Mental indexability relates to creating software or structures that matches how you index or group stuff in your mind. One can increase it by either making the software better fit how you think about it, or changing the way you think about the software. For example, how do you turn a mental query such as, "Where is the code that calculates the taxes?" into keystrokes to locate such code in the file system or code repository. This also helps with impact estimates. If you know how code is divided and categorized, then you can use the mental model to estimate impact without actually performing the actual steps.
See also FourLevelsOfCompetence
I think this is very important, as one of the limitations of the human mind seems to me to be the limited number of pointers to data we can retain, while holding onto information for many years. I am 60 this month. I can still recall at will the phone number of the home I lived in up to 1961, which was important then but irrelevant now. Some of the things I need to recall now are how to do computing tasks which occur every few months and have slid to the back of my mind. -- JohnFletcher
I agree that this is an important observation. My brain (and probably everyone's) works best if it works with structures instead of lots of (unconnected) facts.
An example: I recently had to look up the address of a holiday location I had been to last year. I didn't memorize it, but I was able to find the town by locating it with GoogleMaps (following streets we travelled). Enter town, street and some keywords and voilà you have got the address. This is the interesting thing about the internet and search engines. All you need is the structure - what is connected to what in which ways - and it will provide you with the facts.
I am not sure why this is being called a "structure" above. Google is generally a keyword (text) search.
Hmm. It's the amount of "structure", i.e. the measure of interconnectedness of the memorized information. It's a range with nearly unconnected "facts" at one end and highly connected general knowledge at the other end. Rote memoization of historical dates, telephone numbers/addresses etc. usually count as examples of the first one, though historical dates can be highly meshed with the historical era, its rulers and their actions, but this mostly happens only if we develop a deeper interest. This leads to the other end. If more and more pieces of information are put into relation and we find more and more patterns, complex structures develop. At some point, these structures become so intricate and support their parts so well that the original facts fall out as special cases and need no longer be memorized at all so to say.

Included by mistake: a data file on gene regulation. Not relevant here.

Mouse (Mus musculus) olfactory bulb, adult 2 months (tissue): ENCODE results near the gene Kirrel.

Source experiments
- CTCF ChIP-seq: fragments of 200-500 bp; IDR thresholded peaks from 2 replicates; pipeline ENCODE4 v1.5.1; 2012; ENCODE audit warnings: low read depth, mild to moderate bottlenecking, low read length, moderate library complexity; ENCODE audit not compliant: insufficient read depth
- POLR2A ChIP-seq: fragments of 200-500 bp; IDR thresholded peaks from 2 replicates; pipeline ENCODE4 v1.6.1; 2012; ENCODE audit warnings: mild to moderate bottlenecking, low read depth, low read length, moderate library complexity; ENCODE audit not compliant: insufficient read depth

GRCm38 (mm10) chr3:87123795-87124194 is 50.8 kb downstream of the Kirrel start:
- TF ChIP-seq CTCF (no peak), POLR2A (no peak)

In this lingo, my example was intended to show that I had structures for
I believe there is a cognitive psychology term known as "chunking". Perhaps "chunks" are what you have in mind, or related to what you mean, when you say "structures"? -- ElizabethWiethoff
Hmm. From http://en.wikipedia.org/wiki/Chunking_(psychology) I get, that this is related, but not quite what I meant. Chunking is about short-term memory, whereas I spoke about long-term memory - after all, the trip is months away. But maybe the same principles are at work? -- .gz
[Much later] I heard it said that people in developed countries become so used to 'mental help technology' (aka PDA, PCs, WWW) that they more and more lose the ability to memorize facts. The memory simply isn't trained any more. And maybe the brain adjusts. Many people have difficulty to remember even (?) their own phone number - because they do not need to, having structures to recover it if need be. -- .gz
Interesting. Just yesterday, I could not remember my home phone number. As I explained to the person I was speaking to, how often do I have to ring myself at home? However, I did remember my mobile number. -- DaveVoorhis
I sometimes tell the other party, "I don't call myself very often because I'm boring to chat with." I believe your account is becomming more common as we use phones less. -t